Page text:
Possibly one of the hardest concepts to get a handle on is being flexible. Being dogmatic or inflexible takes a lot of practice to recognize. Namely because it’s generally something you believe. “I need to do A. If I don’t do A, I won’t accomplish anything.”
Sometimes, if you do B, A takes care of itself.
Here’s an example.
My wife, Elizabeth, was working on products for her first craft show. She’d planned on 5 products; Dresses, bloomers, stuffed owls, pants and blankets. As she came closer to her deadline, she realized she could get all 5 products done. However, she’d only have one or two of each item. To me, this made little practical sense. Why have multiple products but appear to have almost nothing in stock? My advice to her was concentrate on fewer products which would allow her to have more of each item. You can get on a roll working on one thing, thereby increasing productivity and progress. It worked really well for Libs. She ended up with 12 dresses, 9 owls and 9 bloomers. That’s a very good table at a craft show.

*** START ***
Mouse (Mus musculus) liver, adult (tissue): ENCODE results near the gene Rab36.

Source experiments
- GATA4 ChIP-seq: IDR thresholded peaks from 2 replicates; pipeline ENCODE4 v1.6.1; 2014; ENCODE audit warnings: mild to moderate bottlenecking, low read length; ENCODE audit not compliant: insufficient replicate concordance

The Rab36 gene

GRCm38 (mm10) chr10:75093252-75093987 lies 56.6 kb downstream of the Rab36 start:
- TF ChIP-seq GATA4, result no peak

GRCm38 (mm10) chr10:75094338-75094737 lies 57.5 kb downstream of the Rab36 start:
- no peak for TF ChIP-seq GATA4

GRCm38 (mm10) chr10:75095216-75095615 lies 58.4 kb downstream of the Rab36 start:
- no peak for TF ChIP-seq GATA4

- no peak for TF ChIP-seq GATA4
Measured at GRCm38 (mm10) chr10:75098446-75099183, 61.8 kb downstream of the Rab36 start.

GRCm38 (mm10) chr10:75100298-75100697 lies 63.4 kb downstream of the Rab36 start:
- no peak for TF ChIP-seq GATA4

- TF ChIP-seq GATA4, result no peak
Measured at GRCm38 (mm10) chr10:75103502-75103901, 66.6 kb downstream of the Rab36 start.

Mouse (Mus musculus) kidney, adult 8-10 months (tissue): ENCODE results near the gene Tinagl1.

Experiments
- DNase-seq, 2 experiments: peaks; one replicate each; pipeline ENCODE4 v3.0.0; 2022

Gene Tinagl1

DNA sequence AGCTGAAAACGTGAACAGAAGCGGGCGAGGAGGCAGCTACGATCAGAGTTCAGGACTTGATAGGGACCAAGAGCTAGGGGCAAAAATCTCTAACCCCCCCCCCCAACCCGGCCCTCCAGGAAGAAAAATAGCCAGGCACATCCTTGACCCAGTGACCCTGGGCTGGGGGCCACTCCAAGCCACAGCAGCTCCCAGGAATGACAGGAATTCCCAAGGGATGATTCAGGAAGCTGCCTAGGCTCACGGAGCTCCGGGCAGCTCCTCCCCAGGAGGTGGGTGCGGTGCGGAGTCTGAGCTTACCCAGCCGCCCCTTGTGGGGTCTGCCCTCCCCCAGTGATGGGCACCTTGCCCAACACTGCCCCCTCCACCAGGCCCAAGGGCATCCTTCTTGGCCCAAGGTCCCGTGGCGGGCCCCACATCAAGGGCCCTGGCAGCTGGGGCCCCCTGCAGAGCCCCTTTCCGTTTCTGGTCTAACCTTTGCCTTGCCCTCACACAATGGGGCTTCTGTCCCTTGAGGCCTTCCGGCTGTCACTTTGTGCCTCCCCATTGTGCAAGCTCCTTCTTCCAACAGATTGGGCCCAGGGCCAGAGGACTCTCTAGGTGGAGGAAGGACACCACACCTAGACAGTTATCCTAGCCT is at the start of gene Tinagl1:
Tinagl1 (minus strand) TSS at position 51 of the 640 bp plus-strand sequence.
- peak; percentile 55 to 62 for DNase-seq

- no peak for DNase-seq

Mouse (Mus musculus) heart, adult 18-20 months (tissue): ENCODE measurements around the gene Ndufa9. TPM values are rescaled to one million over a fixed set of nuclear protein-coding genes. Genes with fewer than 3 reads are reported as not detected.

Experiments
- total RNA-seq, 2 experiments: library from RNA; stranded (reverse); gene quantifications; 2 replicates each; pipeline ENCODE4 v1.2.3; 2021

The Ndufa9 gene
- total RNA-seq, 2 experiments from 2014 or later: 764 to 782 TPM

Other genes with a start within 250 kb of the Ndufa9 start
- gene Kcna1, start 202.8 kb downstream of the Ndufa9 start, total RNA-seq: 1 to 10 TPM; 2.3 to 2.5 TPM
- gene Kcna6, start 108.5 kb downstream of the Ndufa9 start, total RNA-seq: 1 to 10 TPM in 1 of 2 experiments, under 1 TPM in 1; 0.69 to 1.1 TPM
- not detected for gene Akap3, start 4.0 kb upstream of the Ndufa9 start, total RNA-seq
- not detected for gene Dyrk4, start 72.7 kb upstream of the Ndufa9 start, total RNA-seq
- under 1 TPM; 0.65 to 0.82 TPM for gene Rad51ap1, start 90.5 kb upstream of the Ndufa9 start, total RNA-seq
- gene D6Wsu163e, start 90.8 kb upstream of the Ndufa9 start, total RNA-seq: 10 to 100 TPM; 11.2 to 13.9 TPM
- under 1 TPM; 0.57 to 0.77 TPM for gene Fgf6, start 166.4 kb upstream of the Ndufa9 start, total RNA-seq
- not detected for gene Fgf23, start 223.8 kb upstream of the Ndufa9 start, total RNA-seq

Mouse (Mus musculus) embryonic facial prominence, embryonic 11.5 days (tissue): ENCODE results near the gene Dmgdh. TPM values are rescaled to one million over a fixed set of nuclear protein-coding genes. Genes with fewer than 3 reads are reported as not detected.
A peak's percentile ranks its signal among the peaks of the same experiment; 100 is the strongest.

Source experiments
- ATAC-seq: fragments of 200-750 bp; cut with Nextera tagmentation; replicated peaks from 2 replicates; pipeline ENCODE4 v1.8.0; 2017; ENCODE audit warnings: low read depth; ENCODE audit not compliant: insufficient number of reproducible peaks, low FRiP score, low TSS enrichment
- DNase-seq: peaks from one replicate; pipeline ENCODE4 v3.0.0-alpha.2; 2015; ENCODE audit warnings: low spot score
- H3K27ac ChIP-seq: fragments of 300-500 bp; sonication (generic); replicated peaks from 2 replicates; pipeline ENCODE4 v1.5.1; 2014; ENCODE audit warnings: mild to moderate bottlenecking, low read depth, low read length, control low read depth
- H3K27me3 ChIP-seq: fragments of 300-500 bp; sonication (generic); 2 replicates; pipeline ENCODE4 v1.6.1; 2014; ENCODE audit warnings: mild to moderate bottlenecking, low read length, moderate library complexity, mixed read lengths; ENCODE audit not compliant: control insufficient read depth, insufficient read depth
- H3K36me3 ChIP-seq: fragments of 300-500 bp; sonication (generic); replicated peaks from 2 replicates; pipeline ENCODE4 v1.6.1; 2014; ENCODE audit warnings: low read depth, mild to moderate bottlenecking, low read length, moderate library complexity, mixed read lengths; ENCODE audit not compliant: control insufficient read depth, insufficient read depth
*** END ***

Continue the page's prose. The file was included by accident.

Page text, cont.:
In the developer world, this applies itself thusly; (I always enjoy an excuse to use “thusly”)
Let’s say you’ve planned a site. You have multiple sections, multiple features. If, in concentrating on the whole, you start to run out of time. Can you identify features that aren’t required for launch? Post-launch mini-launches (otherwise known as staged launches) can actually be exciting for your users and provide a fresh experience. As long as you’ve correctly identified what is absolutely necessary for the correct user experience, you can launch initially with a complete (from the point of view of the user) site. Every additional element you add becomes icing on the cake.
It’s flexibility that’ll keep you from going mad and living with 2 AM bedtimes. That’s just an opinion. Maybe you enjoy 2 AM bedtimes.